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The Legacy of Maria Yudina
Vol 8

Ludwig van Beethoven
Piano sonatas
No 5
No 12
No 22
No 32

Maria Yudina was a recognized expert on Beethoven. All musicologists while making note of her arguable interpretations of the romantic music unanimously accepted that playing Bach, Mozart and Beethoven she was in her element. In the music of these composers Yudina appeared in all her magnitude and raised to the height of true irradiation. Her interpretations of Beethoven's Sonatas No 29, Sonata No 32, Piano concertos No 4 and No 5, 33 Variations may be likened to the summits shining in a chain of mountains of the world greatest performance of Beethoven's music.
But Yudina was an artist and personality of an absolutely independent character. She always went her own way playing against the established traditions and sometimes against the composers' instructions. She was breaking the rules but obeying the supreme laws of art according to which the artists of all times and nations were creating their works. Yudina often quoted Father Pavel Florensky who once said that one should not turn laws into rules because laws live while rules are static.
So what is Sonata No 12 as interpreted by Yudina?
It leaves an impression of an astonishing integrity and a profound consideration. The first movement goes a little bit slower than was usually played. Yudina takes the tempo of a quiet and majestic stalk and presents no expected diversity in variations (with the exception of the third one in the style of scherzo). Thus the whole peace manifestly corresponds with the Funeral March especially when it comes to the minor variation. The second movement is presented as a light, scherzo like piece. This quality of the music is achieved first of all by means of gracious dynamics and reappears in the Finale that astonishes the listener by a superfine play of light and shade. But the Funeral March is performed with mournful and sometimes tragic intonations. Trills in the left hand sound especially expressive. It arouses associations with the Funeral March from Sonata No 2 by Frederic Chopin. And then the Finale played with fantastic virtuosity rushes like the wind over the grave consolidates the association.
Yudina's interpretations of Beethoven's sonatas strike above all by a multi-dimensional image of each work, the entirety of the concept, very accurate details closely bound together, absolute sincerity, very high emotional and ethical tone. One can hear all this in small works like early Sonata No 5 and in a more extensive Sonata No 16 and in a monumental opus 111. In No 5, the impetuous first movement and restless finale both go very fast. Yudina's expressive means are precise and concise here. Her performance is full of energy and dramatic tension. And in between these two movements an elevated and laid-back molto adagio goes where slowly flowing time calls for meditation. Sonata No 16, on the contrary, is rich in charming details. Yudina generously scatters before us sparkles of her inexhaustible imagination.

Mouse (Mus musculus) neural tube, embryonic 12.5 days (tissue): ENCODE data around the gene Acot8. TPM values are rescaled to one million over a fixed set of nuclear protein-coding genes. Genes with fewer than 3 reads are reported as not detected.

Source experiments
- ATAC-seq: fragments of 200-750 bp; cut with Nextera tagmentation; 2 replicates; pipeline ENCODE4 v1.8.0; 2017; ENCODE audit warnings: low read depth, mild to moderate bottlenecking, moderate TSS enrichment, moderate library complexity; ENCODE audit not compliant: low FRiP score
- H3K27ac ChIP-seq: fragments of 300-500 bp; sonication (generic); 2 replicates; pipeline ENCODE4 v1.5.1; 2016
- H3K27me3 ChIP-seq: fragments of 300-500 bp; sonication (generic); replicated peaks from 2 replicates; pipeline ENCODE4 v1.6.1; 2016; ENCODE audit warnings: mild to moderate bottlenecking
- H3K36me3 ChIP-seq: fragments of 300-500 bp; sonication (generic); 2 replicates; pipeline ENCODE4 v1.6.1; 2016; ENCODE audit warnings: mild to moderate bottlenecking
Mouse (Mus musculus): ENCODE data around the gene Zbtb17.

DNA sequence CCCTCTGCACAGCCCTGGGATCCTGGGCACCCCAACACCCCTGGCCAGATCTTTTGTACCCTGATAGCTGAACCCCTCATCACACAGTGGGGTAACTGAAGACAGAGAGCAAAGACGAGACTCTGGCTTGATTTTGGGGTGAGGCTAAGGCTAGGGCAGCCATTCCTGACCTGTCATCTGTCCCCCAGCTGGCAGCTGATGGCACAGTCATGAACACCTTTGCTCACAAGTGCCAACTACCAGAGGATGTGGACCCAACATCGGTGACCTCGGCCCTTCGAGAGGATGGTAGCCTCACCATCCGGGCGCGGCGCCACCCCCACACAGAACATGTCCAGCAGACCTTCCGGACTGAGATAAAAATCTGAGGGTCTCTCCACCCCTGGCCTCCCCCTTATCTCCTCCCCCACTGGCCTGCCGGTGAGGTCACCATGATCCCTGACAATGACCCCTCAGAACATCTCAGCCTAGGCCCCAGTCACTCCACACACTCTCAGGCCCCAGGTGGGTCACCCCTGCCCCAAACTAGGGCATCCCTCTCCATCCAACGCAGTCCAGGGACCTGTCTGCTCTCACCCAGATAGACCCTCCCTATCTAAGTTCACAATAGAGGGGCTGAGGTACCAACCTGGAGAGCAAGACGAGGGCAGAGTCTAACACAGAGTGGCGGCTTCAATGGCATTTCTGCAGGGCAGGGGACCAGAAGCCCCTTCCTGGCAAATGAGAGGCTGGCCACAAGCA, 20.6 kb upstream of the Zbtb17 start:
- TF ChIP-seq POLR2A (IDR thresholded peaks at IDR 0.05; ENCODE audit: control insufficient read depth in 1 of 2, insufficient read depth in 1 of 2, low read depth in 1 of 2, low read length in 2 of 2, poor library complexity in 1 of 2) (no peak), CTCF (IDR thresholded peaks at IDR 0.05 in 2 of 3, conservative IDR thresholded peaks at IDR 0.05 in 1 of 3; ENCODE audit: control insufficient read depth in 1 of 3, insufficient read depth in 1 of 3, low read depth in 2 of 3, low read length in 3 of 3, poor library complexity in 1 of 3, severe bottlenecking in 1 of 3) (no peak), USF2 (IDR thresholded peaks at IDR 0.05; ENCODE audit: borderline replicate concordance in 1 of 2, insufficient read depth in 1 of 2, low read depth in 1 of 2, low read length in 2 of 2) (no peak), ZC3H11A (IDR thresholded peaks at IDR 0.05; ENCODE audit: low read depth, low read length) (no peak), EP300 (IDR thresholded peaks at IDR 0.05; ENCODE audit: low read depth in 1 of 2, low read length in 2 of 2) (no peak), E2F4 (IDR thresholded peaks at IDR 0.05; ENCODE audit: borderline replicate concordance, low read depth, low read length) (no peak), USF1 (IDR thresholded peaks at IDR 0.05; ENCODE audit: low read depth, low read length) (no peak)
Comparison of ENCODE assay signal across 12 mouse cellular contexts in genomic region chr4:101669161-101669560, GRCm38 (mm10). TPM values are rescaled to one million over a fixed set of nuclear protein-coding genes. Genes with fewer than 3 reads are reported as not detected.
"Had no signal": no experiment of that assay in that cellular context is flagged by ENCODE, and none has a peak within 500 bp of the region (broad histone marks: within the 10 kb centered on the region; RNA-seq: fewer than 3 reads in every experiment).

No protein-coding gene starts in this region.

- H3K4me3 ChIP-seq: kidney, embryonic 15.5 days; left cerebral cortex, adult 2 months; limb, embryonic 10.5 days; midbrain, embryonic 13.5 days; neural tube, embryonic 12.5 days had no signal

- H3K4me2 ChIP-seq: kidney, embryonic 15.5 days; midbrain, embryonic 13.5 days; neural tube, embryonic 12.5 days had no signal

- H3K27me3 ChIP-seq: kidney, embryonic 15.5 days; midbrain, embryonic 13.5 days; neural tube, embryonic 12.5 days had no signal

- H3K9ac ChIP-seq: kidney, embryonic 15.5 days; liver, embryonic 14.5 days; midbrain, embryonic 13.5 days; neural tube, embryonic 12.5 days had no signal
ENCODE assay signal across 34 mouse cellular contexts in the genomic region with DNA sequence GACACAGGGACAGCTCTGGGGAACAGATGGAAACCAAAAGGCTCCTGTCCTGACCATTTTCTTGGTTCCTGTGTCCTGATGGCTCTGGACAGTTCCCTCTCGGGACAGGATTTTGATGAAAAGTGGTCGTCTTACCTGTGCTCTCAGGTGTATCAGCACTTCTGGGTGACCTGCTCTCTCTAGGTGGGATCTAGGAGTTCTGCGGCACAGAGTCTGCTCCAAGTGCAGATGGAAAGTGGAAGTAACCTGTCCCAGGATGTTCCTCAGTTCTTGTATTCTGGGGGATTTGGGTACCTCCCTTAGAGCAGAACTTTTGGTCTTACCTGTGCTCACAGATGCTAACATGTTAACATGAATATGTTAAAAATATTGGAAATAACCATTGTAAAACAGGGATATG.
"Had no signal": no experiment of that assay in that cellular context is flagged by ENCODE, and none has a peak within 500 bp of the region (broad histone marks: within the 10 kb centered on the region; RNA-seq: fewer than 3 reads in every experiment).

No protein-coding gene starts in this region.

When reflecting upon Yudina's interpretations of Beethoven's sonatas one would always become aware of astonishing vivacity of her performance. The music that comes out of her fingers is full of life, sparkles with wittiness, fascinates with childish innocence and purity, disarms by the purity of her soul and by a wonderful capacity for taking different images. All this calls forth admiration from every listener. One wonders how is it possible especially from an artist who has a propensity for monumental forms and profound philosophical interpretation of music. A great pianist displays a truly rich imagination, a rare diversity of sounding that sometimes comes as if not from under her powerful hands, amazing flexibility of intonations, a very subtle use of nuances, an almost inaudible breathing inside a tune or a phrase, unpredictable turns of thinking. Paradoxically as it may seem all this makes Yudina's perfect interpretations seemingly incomplete as if opened for further work of imagination. There is still no full stop here and will never be. A great pianist creates music every time anew and as to recording… Well, it only retains for us those moments of creative work.
There is another very important consideration about Yudina's interpretations of Beethoven's sonatas. And that is her surprisingly easy handling of tempo. Maria Veniaminovna proves to us that Beethoven's strict tempo and rhythmical structures do not rule out a possibility of rubato. Beethoven himself provides enough grounds for that. Every now and then we come across, especially in his late works, the composer's notes like retardandi which means sort of hesitations, deliberations; or fermati that is questioning, bewilderment that may cause a sudden change of mood; and then again - a tempo. Or, as if Sonata No 30, after impetuous vivace a sudden adagio and then again vivace. However Yudina feels the need for freedom to chose tempos and rhythm also in Beethoven's early works and she makes use of it in a very convincing way and with an impeccable sense of proportion.
Marina Drozdova

Sonata № 5 c-moll, op. 10 N 1
1 Molto allegro e con brio
2 Adagio molto
3 Finale. Prestissimo
Sonata № 12 As-Dur, ор. 26
4 Andante con variazione
5 Scherzo. Allegro molto
6 Marcia funebre sulla morte d'un Eroe
7 Allegro
Sonata № 22 F-Dur, ор. 54
8 In tempo d'un menuetto
9 Allegretto
Sonata № 32 c-moll, ор. 111
10 Maestoso. Allegro con brio ed appassionato
11 Arietta. Adagio molto semplice e cantabile

Total: 72.59

Recorded 3.05.50 (1-3); 25.07.51 (8-9); 9.09.58 (4 -7); 26.06.58 (10-11)
Restoration Vista Vera, 2005




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